The International Committee of the Red Cross (ICRC) is in crisis. For the first time in one hundred and sixty years of history, its 2023 budget (2.8 billion Swiss francs, or nearly 2.9 billion euros), 90% financed by state contributions – the United States, Germany and Switzerland in the lead – could not be completed.
Faced with these financial difficulties, linked according to its leaders to an increase in expenses due to inflation and a drop in the generosity of donors, a global plan to reduce costs by 430 million Swiss francs (443 million euros) was announced on March 30 for the period from 2023 to early 2024, bringing the organization’s overall budget to 2.4 billion Swiss francs (2.47 billion euros).
This plan is accompanied by 1,800 job cuts, out of 20,000 employees. A figure that could go up to 3,000, if we take into account the fixed-term contracts that will not be extended and the people who were preparing to leave for the field and whose mission was canceled.
If the Swiss government has to put its hand in its pocket, as it did during the Covid pandemic, where it granted the organization an interest-free loan of 200 million Swiss francs (206 million euros), for Jean-François Corty, doctor and associate researcher at the Institute of International and Strategic Relations (Iris), this crisis raises a number of questions.
“The ICRC is not an NGO. It is bound by the Geneva Conventions which it itself initiated and is accountable. To limit its dependence on state funds, the ICRC has sought in recent years to diversify its sources of funding by approaching the private sector and foundations, which poses a problem of choice of governance and aid arbitration. Today, most Western countries prioritize aid to Ukraine over other countries.
Moral crisis and criticism of the Peter Maurer presidency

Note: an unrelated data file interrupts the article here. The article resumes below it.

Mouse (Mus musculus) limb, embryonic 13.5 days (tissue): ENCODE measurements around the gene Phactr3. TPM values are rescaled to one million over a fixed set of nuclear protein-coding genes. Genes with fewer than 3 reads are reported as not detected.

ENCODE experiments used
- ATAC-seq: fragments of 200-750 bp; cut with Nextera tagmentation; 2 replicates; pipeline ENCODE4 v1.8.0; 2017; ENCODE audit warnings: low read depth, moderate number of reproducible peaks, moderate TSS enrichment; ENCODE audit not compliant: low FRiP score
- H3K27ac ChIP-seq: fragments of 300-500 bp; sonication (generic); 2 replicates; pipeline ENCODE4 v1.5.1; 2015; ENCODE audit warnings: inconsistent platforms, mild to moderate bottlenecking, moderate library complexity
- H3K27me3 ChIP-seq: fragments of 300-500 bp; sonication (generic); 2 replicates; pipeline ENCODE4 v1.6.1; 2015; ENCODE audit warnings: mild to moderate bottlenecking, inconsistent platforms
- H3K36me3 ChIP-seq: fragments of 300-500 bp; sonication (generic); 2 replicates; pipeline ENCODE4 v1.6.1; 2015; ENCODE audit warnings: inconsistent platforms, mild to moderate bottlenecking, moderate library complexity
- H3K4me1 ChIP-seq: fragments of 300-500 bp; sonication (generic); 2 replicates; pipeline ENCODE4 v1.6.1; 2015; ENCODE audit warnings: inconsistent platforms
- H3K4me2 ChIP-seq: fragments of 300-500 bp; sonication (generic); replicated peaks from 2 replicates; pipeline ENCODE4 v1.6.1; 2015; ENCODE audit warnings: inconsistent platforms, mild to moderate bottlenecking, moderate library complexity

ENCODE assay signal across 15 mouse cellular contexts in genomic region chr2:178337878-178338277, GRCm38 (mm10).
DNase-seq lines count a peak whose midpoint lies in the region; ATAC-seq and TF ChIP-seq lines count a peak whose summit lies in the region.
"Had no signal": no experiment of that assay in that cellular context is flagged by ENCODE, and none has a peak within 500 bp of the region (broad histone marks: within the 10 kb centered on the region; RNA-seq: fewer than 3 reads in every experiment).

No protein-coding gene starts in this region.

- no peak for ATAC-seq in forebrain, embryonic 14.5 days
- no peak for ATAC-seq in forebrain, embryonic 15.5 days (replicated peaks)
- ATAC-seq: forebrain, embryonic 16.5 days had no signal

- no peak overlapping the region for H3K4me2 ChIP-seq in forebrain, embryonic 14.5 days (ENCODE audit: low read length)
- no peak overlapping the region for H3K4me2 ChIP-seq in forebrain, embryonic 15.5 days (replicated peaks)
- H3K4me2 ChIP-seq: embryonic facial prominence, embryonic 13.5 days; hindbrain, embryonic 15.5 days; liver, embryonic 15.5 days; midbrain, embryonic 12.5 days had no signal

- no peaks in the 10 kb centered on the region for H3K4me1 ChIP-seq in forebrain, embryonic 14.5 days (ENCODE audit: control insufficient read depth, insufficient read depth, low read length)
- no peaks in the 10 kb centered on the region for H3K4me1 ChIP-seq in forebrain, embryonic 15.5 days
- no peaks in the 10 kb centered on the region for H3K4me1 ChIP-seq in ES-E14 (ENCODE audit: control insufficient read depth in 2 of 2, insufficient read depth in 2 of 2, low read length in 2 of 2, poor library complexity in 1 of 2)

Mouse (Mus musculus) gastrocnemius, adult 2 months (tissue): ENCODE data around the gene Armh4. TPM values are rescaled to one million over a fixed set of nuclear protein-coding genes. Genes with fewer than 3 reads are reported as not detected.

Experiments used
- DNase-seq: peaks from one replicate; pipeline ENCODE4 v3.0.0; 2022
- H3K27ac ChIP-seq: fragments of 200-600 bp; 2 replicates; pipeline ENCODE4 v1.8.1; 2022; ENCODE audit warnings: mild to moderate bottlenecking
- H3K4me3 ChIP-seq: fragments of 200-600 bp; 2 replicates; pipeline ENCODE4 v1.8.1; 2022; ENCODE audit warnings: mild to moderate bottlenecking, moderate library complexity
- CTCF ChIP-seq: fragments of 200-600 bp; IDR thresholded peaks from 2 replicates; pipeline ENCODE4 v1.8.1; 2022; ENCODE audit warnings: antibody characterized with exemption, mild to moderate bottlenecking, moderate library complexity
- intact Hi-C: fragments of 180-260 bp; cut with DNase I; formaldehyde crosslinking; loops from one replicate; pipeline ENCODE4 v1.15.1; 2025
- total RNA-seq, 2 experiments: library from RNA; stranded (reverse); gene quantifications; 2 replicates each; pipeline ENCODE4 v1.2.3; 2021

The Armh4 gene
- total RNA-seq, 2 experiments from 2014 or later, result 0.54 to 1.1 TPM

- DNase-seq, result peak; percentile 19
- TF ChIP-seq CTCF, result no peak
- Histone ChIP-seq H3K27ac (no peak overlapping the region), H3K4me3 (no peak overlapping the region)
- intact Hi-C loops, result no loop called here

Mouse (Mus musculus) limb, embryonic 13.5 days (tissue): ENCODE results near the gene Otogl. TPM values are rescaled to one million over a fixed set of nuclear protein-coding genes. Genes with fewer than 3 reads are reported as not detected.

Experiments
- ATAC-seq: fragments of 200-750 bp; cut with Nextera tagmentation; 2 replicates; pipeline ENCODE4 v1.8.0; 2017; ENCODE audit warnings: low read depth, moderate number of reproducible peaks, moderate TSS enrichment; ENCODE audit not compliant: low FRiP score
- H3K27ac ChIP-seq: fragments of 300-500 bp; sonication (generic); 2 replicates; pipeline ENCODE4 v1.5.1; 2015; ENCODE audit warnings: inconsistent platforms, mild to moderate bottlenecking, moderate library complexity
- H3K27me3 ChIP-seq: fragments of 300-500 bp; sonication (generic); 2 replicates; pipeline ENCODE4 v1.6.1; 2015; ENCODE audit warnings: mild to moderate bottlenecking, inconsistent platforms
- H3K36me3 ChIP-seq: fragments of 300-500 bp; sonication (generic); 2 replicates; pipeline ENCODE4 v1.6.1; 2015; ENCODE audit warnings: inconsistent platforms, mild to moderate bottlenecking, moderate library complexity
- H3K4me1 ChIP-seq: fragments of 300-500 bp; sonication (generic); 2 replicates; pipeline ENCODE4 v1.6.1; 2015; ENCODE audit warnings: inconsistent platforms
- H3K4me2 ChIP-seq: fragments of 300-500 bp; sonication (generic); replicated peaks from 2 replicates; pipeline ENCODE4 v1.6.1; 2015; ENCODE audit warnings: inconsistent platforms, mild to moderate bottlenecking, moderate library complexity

The ICRC crisis is also moral. In March, when the savings plan was announced, nearly 2,500 employees signed an open letter asking for a “right to inventory” the decade of Peter Maurer’s presidency (2012 to 2022), during which, they, the ICRC has developed away from the core of its mission.
“They consider that the organization has sold its soul and moved away from its core business, visiting prisoners, explains a humanitarian expert who wishes to remain anonymous. Peter Maurer multiplied the ICRC’s humanitarian actions in 80 countries around the world, and its budget exploded. And the new management methods have upset the working relationships within the organization. »
The expert also calls into question the political choice of Peter Maurer to join the founding council of the World Economic Forum. “Associating with the big capitalists of the world is a major moral fault. For a certain number of employees, the ICRC has become a large humanitarian multinational with management methods in which they no longer find themselves”, according to him. Voices are being raised within the ICRC to reduce humanitarian assistance activities and concentrate on basic missions, such as protecting victims of conflict, visiting prisoners and tracing the missing.
“Because of its important role with the most precarious populations and prisoners”, the ICRC crisis is a subject of concern “for the humanitarian world as a whole”, adds Jean-François Corty.